Report details North Korean medical care horror stories
SEOUL, South Korea — North Korea’s health care system is in shambles, with doctors sometimes performing amputations without anesthesia and working by candlelight in hospitals lacking essential medicine, heat and power, a human rights group said Thursday.
North Korea’s state health care system has been deteriorating for years amid the country’s economic difficulties. Many of its 24 million people reportedly face health problems related to chronic malnutrition, such as tuberculosis and anemia, Amnesty International said in a report on the state of the health care system.
A 24-year-old defector from northeastern Hamkyong province told Amnesty that a doctor amputated his left leg from the calf down without anesthesia after his ankle was crushed in a train accident.
“Five medical assistants held my arms and legs down to keep me from moving. I was in so much pain that I screamed and eventually fainted from pain,” said the man, identified only by his family name, Hwang.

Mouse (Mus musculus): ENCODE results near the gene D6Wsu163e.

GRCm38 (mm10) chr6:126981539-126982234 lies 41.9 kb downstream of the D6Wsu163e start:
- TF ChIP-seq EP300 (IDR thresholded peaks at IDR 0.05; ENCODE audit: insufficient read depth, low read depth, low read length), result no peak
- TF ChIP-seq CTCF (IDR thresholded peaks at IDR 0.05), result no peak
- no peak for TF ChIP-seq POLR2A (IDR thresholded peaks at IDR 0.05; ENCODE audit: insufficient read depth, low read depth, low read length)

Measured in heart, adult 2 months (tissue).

“I was screaming so much from the pain I thought I was going to die. They had tied my hands and legs to prevent me from moving,” said a 56year-old woman from Musan who had an appendectomy without anesthesia.
The report was based on interviews with more than 40 North Koreans who have defected, mostly to South Korea, as well as organizations and health care professionals who work with North Koreans. Amnesty researchers did not have access to North Korea, one of the world’s most closed countries.